On Independence Day, 1987, Kevin Mitchell was traded from San Diego to San Francisco in a seven-player deal. At the center of the trade, from the Padres' point of view, was third baseman Chris Brown. Two years later, as the Fourth of July rolls around again, it's clear that San Francisco got a Roman candle; San Diego got a dud.
If ever there was a trade that marked divergent arcs in two careers, it is this one. At the time, Brown and Mitchell had much in common. Both were powerful, thickset 25-year-old third basemen; both had grown up among the gangs of Southern California (Brown in the ghettos of L.A.); both had enormous potential—especially Brown, according to most talent scouts. But the Giants had begun to sour on their young star. "We'd heard Mitchell wanted to play every day." says one Giants official. "We got him for a guy who didn't."
The rap on Brown, an All-Star in 1986, was his fragility and his apparent lack of heart, a quality that earned him the nasty nickname Tin Man. "I've seen Chris do things in the field that would make your head spin," says Larry Bowa, who was his manager in San Diego. "He'd make great plays. He'd hit balls 500 feet. Then he'd show up the next day and say he was too hurt to play. He'd invent injuries." In his five years in the majors. Brown has missed more than 250 games games due to injury; only one of those injuries, a broken jaw, warranted his being placed on the disabled list—a 21-day stint in 1987. (Two others, a detached tendon in 1986 and a fractured hand in 1987, occurred in September, when, with expanded rosters, the DL is not employed.) Brown has benched himself for a seemingly endless array of other ailments, ranging from a bruised tooth root to sleeping wrong on his eye, and some have suggested that his problems are, at least in part, psychosomatic. "Chris has the talent to be an MVP," says former Giants teammate Mike Krukow. "But he's got an incredible fear of failure."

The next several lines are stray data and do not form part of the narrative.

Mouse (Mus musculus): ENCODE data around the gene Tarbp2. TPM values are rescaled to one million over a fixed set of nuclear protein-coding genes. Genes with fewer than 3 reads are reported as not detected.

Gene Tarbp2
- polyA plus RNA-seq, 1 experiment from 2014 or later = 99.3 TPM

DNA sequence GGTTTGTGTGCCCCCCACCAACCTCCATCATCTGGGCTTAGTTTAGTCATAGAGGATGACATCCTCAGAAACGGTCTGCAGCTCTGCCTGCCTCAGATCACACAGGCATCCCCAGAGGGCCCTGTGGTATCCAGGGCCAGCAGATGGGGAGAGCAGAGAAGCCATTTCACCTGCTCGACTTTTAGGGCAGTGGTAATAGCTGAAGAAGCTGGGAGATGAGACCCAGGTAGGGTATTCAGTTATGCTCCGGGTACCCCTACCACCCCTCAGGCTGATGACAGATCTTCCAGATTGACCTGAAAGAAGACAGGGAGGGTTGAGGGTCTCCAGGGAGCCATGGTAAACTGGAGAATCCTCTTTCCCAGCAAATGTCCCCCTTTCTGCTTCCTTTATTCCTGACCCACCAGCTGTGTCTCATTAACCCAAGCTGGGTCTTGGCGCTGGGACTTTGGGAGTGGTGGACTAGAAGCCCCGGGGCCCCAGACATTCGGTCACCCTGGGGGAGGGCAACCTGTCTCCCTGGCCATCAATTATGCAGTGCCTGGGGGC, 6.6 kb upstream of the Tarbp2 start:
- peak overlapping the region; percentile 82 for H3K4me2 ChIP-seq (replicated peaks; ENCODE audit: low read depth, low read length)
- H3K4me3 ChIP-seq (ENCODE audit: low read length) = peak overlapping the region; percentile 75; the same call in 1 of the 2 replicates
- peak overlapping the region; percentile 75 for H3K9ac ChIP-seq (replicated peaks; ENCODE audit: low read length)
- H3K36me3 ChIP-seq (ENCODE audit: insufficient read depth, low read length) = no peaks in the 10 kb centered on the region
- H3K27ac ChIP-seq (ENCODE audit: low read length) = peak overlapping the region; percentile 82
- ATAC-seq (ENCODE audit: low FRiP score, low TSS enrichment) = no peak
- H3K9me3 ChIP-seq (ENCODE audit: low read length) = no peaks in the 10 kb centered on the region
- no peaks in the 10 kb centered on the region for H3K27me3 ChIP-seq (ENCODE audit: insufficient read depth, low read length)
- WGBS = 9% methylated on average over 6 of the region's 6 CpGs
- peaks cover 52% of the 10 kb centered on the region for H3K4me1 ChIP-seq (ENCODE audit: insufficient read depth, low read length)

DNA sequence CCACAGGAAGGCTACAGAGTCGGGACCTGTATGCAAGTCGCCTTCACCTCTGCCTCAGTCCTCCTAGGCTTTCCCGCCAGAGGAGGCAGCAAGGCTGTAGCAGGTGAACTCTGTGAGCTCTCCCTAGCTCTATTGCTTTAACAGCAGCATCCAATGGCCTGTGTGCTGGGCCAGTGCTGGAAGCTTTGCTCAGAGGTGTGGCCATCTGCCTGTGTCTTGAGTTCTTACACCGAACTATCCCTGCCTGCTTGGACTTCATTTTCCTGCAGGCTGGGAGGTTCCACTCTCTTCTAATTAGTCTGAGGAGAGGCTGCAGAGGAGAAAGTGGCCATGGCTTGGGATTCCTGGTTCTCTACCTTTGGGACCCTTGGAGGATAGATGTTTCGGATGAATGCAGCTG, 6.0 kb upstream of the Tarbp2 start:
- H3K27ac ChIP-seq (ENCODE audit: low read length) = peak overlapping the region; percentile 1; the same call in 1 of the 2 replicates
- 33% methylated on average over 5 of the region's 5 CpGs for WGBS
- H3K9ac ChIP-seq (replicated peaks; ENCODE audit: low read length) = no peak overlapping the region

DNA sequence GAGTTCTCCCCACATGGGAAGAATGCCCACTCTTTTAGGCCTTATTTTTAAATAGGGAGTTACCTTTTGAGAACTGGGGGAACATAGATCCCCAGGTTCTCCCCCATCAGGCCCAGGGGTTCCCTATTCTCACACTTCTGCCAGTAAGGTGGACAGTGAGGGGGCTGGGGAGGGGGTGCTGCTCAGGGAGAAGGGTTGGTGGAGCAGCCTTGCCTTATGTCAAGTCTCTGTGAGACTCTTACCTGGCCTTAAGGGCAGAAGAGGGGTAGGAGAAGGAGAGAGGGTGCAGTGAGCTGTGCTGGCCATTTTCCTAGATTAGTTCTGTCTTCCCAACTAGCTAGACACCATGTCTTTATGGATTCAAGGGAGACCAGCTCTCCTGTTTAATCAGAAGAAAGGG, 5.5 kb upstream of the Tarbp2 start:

Mets outfielder Darryl Strawberry, who played alongside Brown at Crenshaw High in Los Angeles, compares him with Mitchell: "Both got offered lots of advice and encouragement along the way. The difference was that Kevin listened. With Chris, advice went in one ear and kept right on going."
Brown, who has always been reluctant to talk to the media and who declined an interview with SI last week, sat out 82 games last season with an assortment of bumps and bruises; he hit .235 and had as many fights with teammates as home runs (2). The Padres dumped him on Detroit as part of a trade over the winter. Tiger manager Sparky Anderson, whose brother Bill had taught Brown in his government class at Crenshaw, thought he could motivate him. "I told Chris this was his last chance," says Anderson. "I said, 'If you can't play for me, no one else will take a chance on you.' I told him, "We're going to trick some people this year, you and me.' "
Instead, Brown came up with a trick shoulder and a trick back. On May 19, when he was hitting .193 with no homers and four RBIs in 57 at bats, the Tigers released him, citing "insufficient skills." And now, while Kevin Mitchell is chasing Roger Maris, Chris Brown is chasing grounders for the Triple A Buffalo Bisons.
Brown's career has had strange twists—and sprains and fractures.